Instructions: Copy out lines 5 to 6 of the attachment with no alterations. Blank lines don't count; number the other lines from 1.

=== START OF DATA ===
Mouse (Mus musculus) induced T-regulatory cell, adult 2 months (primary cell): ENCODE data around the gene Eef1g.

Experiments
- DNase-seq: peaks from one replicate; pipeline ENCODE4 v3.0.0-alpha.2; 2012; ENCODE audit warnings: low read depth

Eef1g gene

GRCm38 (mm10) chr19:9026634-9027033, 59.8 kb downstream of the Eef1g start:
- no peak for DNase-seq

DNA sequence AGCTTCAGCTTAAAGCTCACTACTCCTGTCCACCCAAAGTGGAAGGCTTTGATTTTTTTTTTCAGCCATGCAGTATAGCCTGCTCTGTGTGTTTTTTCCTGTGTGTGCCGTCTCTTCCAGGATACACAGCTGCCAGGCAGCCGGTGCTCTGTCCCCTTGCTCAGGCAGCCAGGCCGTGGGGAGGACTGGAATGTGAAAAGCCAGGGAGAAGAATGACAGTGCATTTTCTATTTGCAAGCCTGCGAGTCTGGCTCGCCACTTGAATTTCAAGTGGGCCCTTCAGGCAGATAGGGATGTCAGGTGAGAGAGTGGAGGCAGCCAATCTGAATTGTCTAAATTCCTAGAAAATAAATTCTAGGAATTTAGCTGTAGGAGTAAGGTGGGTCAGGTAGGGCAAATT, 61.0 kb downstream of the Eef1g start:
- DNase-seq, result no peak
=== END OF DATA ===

GRCm38 (mm10) chr19:9026634-9027033, 59.8 kb downstream of the Eef1g start:
- no peak for DNase-seq